Ken credits the success from recognizing opportunities when they come and pouncing on them. He sees decisiveness as the number one quality of leadership and through his lack of hesitation the NBYO has won an East Coast Music Award, been nominated for three others. They have also been the subject of two nationally televised documentaries (including Sistema Revolution produced by Hemmings House Pictures). Most importantly the NBYO has produced social change for underprivileged children by increasing their focus, cooperation, and discipline, as well as, improving their academic performance and school absenteeism. 

Check out this week’s Boiling Point to learn why it is important to jump at your opportunities and to see how a small group of people can make real social change.


In this episode

  • Ken tells us how he got involved with the NBYO and how he knows Greg.
  • We hear about the amazing transformation the NBYO has had in the last decade.
  • Ken tells us how pouncing at opportunities is the real key to success.
  • Ken tells us how a revolutionary program in Venezuela impacted the NBYO and how both programs have become a shinning example to the world.
  • We discuss how classical music is not just for the elite and can actually be the spark toward social change.
  • We learn how the NBYO and El Sistema have changed the lives of kids in New Brunswick.
  • Ken discusses the perils of hesitation and how leadership is just ordinary people doing extraordinary things one-step at a time.
  • Ken also tells us what is next for the NBYO.
  • Dave appreciates Ken’s approach to leadership and his practical way of seeing opportunity and taking steps toward it.
  • Greg is inspired by how Ken puts in so much time toward something that isn’t his fulltime job and how a small group of people can make such a huge impact.
  • Greg also tells our audience how they can see Hemmings House’s “Sistema Revolution”



- The New Brunswick Youth Orchestra Website

- The New Brunswick Youth Orchestra on Facebook

- The New Brunswick Youth Orchestra on Twitter

- The New Brunswick Youth Orchestra on YouTube

- El Sistema Websites

- Watch Sistema Revolution (Canadians Only)


Direct download: BP077KenMacLeod.mp3
Category:entrepreneurship -- posted at: 6:31pm -04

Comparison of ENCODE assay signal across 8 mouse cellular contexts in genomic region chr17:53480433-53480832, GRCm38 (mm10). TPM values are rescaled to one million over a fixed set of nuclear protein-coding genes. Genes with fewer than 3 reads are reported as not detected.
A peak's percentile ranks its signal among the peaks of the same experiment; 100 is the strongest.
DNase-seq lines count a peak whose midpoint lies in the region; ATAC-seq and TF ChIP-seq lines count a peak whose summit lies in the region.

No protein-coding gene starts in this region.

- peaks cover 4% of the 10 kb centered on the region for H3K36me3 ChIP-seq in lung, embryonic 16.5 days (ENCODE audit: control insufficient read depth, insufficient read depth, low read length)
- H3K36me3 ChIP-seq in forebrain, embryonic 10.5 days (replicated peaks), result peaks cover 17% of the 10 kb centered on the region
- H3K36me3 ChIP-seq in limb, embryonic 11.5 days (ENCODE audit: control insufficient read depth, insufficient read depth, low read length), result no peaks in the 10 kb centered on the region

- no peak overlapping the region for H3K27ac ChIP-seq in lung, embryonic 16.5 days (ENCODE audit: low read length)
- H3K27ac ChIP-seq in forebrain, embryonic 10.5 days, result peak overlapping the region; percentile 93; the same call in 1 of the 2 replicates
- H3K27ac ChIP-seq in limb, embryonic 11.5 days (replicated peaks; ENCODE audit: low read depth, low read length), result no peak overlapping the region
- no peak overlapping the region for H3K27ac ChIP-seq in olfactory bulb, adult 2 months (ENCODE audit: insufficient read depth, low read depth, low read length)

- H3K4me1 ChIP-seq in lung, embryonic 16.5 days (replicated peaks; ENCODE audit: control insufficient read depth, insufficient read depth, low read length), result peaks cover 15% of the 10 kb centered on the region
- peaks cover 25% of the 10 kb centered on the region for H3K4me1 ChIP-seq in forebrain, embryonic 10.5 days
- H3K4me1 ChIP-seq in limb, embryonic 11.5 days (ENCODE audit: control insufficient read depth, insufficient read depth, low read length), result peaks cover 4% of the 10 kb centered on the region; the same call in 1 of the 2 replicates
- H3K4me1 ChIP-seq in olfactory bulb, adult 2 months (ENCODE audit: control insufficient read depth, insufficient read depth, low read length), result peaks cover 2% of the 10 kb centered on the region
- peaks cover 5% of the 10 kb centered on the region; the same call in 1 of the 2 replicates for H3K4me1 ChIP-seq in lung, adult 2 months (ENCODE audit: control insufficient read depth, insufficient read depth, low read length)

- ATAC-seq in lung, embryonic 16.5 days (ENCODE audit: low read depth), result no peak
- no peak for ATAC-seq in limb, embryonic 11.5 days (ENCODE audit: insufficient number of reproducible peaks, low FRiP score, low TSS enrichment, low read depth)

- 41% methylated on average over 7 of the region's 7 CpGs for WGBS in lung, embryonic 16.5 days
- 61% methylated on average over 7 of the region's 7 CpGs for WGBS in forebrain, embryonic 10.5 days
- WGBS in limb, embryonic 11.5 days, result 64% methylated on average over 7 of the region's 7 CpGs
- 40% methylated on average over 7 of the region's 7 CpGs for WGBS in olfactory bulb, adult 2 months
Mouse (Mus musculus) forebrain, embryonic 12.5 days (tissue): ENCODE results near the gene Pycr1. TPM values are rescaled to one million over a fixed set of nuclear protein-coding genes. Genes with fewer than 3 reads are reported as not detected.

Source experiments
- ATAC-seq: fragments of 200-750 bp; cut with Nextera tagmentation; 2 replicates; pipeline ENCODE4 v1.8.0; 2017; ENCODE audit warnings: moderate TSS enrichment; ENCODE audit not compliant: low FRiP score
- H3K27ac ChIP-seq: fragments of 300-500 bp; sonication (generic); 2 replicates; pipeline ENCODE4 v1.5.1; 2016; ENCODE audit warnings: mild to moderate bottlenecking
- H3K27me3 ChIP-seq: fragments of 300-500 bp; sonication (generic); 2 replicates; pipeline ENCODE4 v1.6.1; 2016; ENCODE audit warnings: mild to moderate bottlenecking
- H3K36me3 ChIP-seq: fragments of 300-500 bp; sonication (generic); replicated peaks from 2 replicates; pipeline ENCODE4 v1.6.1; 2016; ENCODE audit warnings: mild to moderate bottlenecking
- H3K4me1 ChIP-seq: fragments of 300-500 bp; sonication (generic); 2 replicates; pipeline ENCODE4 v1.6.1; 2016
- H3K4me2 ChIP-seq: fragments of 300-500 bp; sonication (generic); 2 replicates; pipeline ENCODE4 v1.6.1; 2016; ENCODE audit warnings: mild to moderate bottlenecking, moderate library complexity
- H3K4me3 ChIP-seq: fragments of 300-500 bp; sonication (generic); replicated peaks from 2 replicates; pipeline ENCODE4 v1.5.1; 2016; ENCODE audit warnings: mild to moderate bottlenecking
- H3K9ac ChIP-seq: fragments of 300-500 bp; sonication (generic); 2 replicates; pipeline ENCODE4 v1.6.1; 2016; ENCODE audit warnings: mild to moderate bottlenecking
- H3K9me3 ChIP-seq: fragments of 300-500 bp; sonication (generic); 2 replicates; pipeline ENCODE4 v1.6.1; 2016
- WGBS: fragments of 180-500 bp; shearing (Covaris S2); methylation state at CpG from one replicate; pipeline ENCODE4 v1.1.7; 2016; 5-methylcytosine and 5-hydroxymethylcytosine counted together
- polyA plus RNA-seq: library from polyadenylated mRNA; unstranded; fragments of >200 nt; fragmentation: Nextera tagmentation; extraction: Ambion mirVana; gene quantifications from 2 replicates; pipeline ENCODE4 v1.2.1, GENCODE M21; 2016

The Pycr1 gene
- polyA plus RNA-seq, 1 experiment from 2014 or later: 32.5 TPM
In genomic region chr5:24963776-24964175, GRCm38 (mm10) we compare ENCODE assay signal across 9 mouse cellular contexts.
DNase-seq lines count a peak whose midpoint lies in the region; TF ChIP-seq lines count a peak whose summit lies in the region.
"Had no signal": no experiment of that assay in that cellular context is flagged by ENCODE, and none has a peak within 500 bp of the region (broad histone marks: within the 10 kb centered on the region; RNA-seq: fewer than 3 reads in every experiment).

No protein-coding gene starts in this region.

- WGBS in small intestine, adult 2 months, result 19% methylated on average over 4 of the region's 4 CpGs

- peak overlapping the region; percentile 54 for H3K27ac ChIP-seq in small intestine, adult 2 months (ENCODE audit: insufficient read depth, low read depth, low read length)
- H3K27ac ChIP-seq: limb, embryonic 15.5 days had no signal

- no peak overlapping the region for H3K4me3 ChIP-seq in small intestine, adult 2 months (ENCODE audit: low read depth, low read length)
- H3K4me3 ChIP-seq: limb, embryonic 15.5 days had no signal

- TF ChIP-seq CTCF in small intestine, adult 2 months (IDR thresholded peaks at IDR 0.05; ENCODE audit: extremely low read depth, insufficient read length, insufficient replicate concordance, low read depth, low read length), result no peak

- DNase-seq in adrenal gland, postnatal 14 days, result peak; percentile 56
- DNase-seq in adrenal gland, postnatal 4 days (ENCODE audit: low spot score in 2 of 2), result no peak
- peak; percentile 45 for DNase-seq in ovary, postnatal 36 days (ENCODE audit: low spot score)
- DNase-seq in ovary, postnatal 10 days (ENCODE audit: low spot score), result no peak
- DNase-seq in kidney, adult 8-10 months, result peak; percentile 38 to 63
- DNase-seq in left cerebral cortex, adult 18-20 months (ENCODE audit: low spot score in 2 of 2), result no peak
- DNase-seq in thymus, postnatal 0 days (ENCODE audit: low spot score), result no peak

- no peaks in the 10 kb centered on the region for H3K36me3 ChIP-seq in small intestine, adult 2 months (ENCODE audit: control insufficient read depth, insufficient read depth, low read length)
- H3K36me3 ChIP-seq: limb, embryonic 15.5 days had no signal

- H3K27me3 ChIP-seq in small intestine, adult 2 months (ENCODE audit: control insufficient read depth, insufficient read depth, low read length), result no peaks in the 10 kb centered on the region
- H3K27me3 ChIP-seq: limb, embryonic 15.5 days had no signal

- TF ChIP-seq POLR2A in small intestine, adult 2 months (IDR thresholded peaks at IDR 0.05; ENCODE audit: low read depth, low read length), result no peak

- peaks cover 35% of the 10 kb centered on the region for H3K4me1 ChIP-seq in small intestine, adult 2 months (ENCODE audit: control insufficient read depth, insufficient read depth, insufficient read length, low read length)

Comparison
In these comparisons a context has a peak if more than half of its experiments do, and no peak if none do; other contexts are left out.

Conservation Capitalism


Introducing Jeff Schnurr

The saying goes, “there is more than one way to skin a cat.” The same is true for conservation. The choice doesn’t have to be between jobs and preservation because there is a middle ground. Jeff Schnurr knows this, and his organization, Community Forests International, both aids in the conservation of forests and is a moneymaking entity. 

After he completed high school in Sackville, New Brunswick, Jeff started tree planting and traveling the world. He ended up in Pemba, Tanzania (an island in the Indian Ocean), where over the years his efforts led to trees being planted, renewable energy projects, as well as agriculture projects. The goal was to work with the community in Pemba and develop new ways for people on the island to live on the land and make an income. Through the efforts of Community Forests International, over 1.5 million trees, over 100 football fields of agriculture have been produced.

Jeff has since taken what he has learned from the Pemba projects and translated them back to New Brunswick and developed a way practice sustainable forestry while storing carbon and selling carbon offsets. Check out this week’s Boiling Point to see how conservation and capitalism can work in harmony.


In this episode

  • We hear how Jeff got involved with worldwide conservation.
  • Jeff discusses the great things that are happening in Pemba, and how he has taken what he has learned back to Canada.
  • We learn how not all forestry is harmful and practices that actually improve the health of the forest.
  • We discuss the middle ground of conservation and capitalism.